As a mother to twins, I often find myself trying to find more hours in the day when they simply do not exist. When you have a baby (or in my case, babies), a tricky thing happens; you need to learn how to balance your pre-baby life and relationships with your new day to day life, one that’s filled with spit up and nap schedules. For some, this balance is not really a priority. However, as someone who greatly values social interactions, I knew I needed to figure out a way to keep my relationships in my life, despite a total lack of time. Friendships matter greatly, but an even more important relationship for me is the one at home because, let’s face it, if that relationship is going to sh*t, everything else becomes infinitely more difficult — especially when babies are involved.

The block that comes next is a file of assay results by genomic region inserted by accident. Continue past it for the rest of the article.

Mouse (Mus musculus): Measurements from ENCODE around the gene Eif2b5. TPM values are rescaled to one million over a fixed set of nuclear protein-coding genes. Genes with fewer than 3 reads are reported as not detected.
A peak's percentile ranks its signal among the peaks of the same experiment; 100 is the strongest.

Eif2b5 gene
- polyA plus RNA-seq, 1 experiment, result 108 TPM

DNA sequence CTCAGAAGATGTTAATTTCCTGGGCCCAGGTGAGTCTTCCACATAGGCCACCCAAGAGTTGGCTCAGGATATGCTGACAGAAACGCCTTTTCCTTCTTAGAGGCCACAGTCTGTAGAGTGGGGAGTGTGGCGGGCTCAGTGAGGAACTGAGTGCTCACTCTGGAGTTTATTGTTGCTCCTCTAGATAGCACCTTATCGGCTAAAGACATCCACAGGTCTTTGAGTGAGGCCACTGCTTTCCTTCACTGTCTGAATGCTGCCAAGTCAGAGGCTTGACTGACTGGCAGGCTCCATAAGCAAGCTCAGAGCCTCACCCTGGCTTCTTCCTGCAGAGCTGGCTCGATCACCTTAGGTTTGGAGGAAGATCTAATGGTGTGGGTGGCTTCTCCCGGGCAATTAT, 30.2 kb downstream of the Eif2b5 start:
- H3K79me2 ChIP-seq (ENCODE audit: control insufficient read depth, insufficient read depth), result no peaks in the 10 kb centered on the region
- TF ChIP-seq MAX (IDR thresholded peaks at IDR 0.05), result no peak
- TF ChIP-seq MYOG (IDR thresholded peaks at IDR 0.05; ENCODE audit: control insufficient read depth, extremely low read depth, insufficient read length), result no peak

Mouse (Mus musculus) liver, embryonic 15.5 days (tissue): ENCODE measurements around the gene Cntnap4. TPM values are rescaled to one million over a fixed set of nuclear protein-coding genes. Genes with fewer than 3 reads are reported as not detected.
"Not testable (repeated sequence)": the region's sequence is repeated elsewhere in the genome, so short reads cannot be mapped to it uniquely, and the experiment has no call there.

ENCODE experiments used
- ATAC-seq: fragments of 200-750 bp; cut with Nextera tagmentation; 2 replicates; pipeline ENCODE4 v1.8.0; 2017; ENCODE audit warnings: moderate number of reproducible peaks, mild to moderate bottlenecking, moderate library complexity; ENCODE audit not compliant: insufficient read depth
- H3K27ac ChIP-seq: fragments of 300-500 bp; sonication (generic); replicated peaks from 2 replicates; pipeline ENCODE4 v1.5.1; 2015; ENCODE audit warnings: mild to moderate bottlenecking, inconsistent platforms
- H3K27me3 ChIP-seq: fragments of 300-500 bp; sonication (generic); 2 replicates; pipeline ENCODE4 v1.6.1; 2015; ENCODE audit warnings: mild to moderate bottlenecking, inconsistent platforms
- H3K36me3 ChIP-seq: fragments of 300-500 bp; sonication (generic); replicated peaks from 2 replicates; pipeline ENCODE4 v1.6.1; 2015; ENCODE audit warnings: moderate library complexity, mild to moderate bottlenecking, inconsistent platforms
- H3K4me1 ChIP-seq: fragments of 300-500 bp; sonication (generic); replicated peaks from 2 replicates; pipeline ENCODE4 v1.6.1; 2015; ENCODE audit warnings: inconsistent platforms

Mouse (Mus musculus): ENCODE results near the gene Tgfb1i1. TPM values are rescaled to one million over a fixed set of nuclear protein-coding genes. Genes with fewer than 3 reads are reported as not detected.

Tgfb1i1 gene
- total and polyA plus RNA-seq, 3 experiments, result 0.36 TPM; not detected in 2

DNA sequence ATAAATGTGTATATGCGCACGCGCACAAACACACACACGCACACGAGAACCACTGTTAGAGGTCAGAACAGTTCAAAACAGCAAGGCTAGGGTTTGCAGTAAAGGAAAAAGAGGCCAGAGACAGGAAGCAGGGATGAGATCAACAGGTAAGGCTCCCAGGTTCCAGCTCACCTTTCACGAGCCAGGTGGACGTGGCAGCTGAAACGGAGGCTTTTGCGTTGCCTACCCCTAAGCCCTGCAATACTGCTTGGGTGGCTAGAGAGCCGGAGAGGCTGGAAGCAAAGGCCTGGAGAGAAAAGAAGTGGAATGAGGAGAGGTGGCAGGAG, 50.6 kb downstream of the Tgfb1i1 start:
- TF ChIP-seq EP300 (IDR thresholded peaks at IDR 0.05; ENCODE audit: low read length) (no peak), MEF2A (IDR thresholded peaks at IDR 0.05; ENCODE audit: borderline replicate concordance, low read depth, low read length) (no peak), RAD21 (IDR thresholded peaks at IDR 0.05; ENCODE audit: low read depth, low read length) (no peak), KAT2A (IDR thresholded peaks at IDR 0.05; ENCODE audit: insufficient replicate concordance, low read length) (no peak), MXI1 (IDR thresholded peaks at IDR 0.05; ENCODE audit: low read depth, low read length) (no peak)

Bringing two babies home was the start of a marathon. The first year was the hardest. Truly, it was one hell of a year — one filled with totally incredible moments, milestones and laughter; but as a family, we also faced our share of challenges. The toughest time was the first three months. We were literally in survival mode. I don’t know what it is like to have one baby at a time, but I gather it is also a ton of hard work. My first piece of advice (because I have lived this experience and wish someone had said this to me) is to just cut yourselves some serious slack as a couple during this time. It is going to be messy, you will get little to no sleep, and you will be running on empty frequently. You might be cranky as hell.